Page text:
Be strong in Christ – 2 Timothy 2:1-13

2 Timothy 2 has a powerful message to those who feel weak – you’re to be strong in Christ.

  • When the world thinks one way and you think another because you’re a Christian, you can be strong in Christ
  • When you want to see amazing things happen for God but we’re few in number and weak, be strong in Christ.

Because when Christ demands something of you it’s to his glory and for his purposes – so do you think he’ll leave you to do it in your own strength?

  • And yet, how often do you try to do things in your own strength (and then keel over)?
  • Or how how often do you feel weak and overwhelmed?
  • Timothy was the same as us; this letter is encouraging!

These notes accompany a sermon on YouTube. You can find more in the series in our Sermon Index.

Be strong in Christ’s grace (1-3)

Read 2 Timothy 2:1.

Notice that word grace. It’s in our motto text for the year: Hebrews 4:16 Let us then approach God’s throne of grace with confidence, so that we may receive mercy and find grace to help us in our time of need. [NIV]

We looked carefully at the word grace in January, and found two main meanings in the New Testament:

  • Most often, it describes the unmerited favour of God – his free kindness towards people who don’t deserve it.
  • But often, grace describes the active divine assistance of the Holy Spirit in a believer’s life (always unmerited).

Paul is writing to young pastor Timothy. He’s encouraging Timothy to step up and be faithful to his calling. But he doesn’t ‘guilt’ Timothy into anything. He rather explains to Timothy that Christ will help his people to do his work.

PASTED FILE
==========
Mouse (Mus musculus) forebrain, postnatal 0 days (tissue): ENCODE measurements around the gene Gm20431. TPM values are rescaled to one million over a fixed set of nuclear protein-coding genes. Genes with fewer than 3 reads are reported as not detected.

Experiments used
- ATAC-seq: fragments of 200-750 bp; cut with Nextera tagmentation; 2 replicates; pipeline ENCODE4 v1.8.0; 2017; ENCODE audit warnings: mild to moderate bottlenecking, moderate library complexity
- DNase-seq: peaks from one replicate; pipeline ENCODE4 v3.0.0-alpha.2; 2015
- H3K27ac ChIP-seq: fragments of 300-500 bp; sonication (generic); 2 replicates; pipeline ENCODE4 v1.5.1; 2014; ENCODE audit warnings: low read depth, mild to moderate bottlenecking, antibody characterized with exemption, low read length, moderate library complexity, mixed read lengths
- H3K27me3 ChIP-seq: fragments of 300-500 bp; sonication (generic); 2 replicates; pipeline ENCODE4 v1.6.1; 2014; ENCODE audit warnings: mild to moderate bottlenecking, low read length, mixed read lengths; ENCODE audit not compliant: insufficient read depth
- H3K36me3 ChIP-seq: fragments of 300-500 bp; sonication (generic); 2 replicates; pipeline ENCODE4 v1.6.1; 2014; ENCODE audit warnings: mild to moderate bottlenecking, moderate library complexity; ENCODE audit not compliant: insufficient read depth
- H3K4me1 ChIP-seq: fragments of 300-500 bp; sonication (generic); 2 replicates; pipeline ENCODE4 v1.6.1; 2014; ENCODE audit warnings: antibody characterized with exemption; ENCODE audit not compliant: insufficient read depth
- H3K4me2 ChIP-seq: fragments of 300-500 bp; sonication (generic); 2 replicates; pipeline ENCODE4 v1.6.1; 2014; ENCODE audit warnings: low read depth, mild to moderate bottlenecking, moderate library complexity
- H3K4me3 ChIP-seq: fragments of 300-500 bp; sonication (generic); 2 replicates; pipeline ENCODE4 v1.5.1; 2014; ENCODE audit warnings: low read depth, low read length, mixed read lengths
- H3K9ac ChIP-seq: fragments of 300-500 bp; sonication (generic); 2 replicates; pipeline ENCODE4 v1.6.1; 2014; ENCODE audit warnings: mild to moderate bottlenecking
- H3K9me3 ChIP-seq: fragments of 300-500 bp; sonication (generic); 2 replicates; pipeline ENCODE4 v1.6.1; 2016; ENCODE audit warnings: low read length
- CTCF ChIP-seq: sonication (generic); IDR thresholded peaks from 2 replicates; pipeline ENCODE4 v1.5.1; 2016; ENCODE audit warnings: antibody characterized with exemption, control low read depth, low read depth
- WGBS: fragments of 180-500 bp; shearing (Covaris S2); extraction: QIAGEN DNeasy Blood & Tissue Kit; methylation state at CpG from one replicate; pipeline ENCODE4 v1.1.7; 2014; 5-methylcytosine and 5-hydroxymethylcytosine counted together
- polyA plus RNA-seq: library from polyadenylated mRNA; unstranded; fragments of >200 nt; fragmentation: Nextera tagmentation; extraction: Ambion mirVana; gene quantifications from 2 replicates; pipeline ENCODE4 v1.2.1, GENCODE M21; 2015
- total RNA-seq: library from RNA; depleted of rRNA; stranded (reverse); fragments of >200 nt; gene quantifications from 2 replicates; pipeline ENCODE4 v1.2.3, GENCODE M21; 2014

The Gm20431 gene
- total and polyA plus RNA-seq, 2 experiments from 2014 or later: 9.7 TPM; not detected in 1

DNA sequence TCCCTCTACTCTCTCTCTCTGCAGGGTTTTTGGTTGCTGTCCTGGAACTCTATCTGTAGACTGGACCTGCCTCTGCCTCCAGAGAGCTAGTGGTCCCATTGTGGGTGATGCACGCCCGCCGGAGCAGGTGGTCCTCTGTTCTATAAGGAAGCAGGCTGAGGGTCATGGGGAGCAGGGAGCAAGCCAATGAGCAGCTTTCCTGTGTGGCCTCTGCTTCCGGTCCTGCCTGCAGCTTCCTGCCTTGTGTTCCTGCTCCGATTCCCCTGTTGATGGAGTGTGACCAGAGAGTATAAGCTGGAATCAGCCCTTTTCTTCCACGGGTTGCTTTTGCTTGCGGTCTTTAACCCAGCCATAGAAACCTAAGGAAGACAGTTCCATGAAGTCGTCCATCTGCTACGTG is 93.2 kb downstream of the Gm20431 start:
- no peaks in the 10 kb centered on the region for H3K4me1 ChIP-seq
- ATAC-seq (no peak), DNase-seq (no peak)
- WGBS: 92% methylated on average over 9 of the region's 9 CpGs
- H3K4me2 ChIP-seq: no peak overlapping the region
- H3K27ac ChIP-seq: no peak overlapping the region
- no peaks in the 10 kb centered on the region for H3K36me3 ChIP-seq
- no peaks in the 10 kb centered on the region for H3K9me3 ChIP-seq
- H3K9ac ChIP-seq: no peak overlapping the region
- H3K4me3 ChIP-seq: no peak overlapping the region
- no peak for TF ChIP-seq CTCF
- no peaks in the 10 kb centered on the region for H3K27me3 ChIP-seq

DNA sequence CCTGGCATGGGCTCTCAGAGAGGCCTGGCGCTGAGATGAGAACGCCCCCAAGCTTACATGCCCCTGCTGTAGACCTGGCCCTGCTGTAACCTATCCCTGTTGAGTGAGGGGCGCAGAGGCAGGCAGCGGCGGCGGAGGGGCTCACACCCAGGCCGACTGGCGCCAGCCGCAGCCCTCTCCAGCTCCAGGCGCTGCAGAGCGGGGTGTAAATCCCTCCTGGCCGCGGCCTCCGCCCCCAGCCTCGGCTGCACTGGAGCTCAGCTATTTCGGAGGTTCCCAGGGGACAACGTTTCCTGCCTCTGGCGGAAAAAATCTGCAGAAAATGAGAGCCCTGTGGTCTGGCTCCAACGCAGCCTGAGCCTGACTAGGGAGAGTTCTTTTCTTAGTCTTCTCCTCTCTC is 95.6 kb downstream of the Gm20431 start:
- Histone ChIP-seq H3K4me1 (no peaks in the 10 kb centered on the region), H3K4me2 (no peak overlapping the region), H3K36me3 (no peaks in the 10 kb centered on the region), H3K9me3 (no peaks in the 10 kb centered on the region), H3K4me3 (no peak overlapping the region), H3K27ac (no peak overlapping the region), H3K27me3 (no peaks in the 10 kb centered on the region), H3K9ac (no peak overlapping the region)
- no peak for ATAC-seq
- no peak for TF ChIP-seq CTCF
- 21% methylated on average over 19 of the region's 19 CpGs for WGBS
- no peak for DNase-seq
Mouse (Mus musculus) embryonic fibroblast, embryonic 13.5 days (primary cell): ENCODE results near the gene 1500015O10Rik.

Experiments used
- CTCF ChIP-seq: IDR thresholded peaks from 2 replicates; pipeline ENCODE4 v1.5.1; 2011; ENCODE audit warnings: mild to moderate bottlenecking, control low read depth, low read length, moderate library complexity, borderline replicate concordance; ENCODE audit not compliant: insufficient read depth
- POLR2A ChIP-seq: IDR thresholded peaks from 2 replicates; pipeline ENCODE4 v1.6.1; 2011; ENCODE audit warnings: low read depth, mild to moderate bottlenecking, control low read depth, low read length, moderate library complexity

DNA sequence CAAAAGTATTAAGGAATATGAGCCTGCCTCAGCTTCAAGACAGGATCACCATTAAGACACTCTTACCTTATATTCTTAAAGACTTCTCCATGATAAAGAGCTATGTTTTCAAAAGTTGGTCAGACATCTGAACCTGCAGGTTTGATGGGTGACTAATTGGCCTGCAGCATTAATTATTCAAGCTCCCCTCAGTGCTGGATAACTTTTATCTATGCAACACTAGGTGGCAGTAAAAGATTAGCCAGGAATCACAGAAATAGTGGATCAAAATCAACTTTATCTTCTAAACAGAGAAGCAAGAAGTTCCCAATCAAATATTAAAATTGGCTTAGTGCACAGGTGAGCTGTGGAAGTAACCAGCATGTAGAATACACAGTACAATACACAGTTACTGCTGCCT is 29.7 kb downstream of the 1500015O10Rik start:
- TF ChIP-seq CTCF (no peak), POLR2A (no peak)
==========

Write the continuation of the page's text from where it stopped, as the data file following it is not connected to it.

Doing things for Christ is likely to put you at odds with the world. They see things differently, and don’t welcome being told that something they hold dear is actually offensive to God. But Timothy is to serve Jesus, confident that Christ will provide grace – the active divine assistance of the Holy Spirit.  And, as our motto text reminds us, all you need to do to receive that grace is ask: The Lord will provide.

Application of strength

Now, how is Timothy to apply that strength? Two ways: In teaching others and enduring suffering.

First, teaching others: Read 2 Timothy 2:2.

  • Paul has committed the Good News of Christ to many other people, including Timothy.
  • And Timothy is to do the same. Certainly, he is to nurture future leaders and preachers and pastors. But remember where Timothy first learnt about the Lord: From his mother and grandmother. “Teaching the Good News” isn’t only the responsibility of the Pastor; it’s for us all – parents, grandparents, older people in church to children etc